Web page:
August 20, 2012

Money Saving Rules

BS01178_1 I thought that it was time for a money saving post.  Lately I’ve been really paying attention to the older people in my life and how they interact with the world around them.  In particular many of the lessons that I’ve been picking up have to do with money and being thrifty.  Older generations have experienced high and low points in our economy and have learned a thing or two about how to ride those waves.  I hope you’ll find the list below helpful in your household, and if you see tips that I’ve missed, I hope you’ll add them to the comments section so that all might benefit.

1.  Waste Not, Want Not—In my opinion, this is the most important rule in saving money.  I can tell you story after story of having observed this rule in action—from my grandfather building their house with reused materials from old job sites to cooking with older women who saved vegetable peels to later make stock. 

I find that I’m much worse about being wasteful when I have a lot going on—busy days, traveling, times of illness.  For me the goal is to be mindful of waste and to realize that it is a choice.  It isn’t just a choice that exists in the moment of throwing something away, though.  It begins when we make a purchase.  I choose to buy a big bag or jar of something instead of individually wrapped purchases because of the trash aspect.  I decide whether or not to purchase a larger amount of food at the grocery store based on whether or not I really think we will eat the leftovers.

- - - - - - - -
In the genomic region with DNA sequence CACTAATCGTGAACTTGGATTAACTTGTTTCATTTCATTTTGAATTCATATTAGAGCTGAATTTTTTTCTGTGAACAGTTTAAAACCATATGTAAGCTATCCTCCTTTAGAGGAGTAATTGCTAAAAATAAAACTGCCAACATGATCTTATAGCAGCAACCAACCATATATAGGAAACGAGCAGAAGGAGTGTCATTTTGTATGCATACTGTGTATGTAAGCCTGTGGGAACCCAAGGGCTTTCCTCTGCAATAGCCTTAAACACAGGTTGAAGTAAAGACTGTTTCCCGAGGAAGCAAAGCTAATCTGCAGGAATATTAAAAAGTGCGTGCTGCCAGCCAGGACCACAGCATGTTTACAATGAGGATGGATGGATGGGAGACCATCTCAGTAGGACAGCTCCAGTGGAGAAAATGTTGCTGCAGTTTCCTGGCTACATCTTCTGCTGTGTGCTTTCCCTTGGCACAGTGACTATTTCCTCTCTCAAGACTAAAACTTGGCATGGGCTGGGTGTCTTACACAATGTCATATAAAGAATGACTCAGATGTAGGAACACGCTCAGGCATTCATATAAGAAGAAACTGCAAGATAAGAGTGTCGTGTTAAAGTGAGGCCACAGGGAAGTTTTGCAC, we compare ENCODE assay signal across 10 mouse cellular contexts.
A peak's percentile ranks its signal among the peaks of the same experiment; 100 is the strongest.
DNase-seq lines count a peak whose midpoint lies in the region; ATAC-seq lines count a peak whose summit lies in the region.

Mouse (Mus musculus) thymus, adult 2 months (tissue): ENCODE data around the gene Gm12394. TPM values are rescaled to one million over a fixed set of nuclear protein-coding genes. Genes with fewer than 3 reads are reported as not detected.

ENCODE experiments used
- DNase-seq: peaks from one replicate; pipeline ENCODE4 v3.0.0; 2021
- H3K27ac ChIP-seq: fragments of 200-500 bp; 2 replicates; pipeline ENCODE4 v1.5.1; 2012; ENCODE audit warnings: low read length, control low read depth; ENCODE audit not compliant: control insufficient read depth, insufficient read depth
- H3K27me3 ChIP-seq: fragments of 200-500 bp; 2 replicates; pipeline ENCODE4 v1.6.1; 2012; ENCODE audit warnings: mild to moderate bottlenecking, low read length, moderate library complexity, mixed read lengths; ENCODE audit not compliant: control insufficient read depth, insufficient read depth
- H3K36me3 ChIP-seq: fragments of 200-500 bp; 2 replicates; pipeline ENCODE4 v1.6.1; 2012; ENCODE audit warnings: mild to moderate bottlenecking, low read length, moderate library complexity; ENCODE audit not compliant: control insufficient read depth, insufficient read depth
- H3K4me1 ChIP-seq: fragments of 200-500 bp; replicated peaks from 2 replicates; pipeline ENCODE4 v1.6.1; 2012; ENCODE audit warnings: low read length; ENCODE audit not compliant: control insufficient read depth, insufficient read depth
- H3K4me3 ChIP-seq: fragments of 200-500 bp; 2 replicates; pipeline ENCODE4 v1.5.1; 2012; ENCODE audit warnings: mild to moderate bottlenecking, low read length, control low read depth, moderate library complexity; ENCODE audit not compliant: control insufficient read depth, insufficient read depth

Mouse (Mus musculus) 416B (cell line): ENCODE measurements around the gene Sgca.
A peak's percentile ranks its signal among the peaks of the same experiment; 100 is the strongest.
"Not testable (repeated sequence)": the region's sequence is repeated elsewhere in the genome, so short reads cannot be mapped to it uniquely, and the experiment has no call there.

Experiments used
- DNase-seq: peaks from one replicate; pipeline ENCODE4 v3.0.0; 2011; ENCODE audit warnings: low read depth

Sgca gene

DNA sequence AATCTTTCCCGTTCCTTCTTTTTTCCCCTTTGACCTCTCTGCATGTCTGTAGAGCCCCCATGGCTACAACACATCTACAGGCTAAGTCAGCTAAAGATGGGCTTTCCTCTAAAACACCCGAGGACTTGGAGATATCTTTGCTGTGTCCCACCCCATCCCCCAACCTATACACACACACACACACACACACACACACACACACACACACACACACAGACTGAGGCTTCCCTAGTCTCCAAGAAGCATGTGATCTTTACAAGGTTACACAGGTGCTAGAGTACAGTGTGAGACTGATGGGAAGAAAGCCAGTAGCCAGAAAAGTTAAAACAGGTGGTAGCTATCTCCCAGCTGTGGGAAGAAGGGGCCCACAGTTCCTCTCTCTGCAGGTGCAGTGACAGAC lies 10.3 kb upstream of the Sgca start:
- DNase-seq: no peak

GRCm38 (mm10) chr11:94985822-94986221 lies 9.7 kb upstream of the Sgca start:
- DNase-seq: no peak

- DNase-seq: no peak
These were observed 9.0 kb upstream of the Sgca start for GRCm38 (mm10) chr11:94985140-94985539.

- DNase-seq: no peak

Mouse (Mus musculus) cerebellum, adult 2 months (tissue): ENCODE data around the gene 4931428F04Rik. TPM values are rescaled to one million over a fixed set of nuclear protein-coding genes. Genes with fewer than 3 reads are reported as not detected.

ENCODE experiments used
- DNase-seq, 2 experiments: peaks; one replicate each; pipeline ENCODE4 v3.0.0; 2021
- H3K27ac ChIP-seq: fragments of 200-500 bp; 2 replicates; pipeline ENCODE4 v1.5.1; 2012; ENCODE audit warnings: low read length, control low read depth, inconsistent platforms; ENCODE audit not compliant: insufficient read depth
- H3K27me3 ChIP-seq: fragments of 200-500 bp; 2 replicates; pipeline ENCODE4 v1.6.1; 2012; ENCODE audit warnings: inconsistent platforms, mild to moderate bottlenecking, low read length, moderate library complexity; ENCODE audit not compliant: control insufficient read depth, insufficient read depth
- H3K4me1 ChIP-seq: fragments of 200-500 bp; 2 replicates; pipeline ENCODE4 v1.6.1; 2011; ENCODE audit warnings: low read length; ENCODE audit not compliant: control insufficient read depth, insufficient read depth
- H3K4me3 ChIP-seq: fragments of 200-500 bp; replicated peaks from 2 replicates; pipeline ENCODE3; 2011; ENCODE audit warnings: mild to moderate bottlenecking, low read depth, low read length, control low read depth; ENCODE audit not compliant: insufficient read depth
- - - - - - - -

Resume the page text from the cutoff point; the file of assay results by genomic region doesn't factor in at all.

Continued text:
How does reducing waste help with your budget?  The answer is many, many ways.  Look at any area of your budget where you are struggling and make a point to be conscientious this week about what you use in that category.  If for example, your utility bill is high, watch how often you leave something electrical running when not in use, how much water you run when showering, etc.  If your grocery budget is a little on the high side, pay attention to how often you throw food away and what you are throwing away.  Make an effort to work on those areas first and then move on to another part of your budget.

2.  A Penny Saved is a Penny Earned—I remember cleaning out my room as a young child with my mother.  I was sweeping up and almost threw away a penny.  She said, “Granddaddy Clyde would have said that every penny you save you also earn”.  My granddaddy was a self made man who worked for the money he made in his life, and had he been alive at the time, she knew he would have told me to not squander what I have—whether it is a penny or a dollar.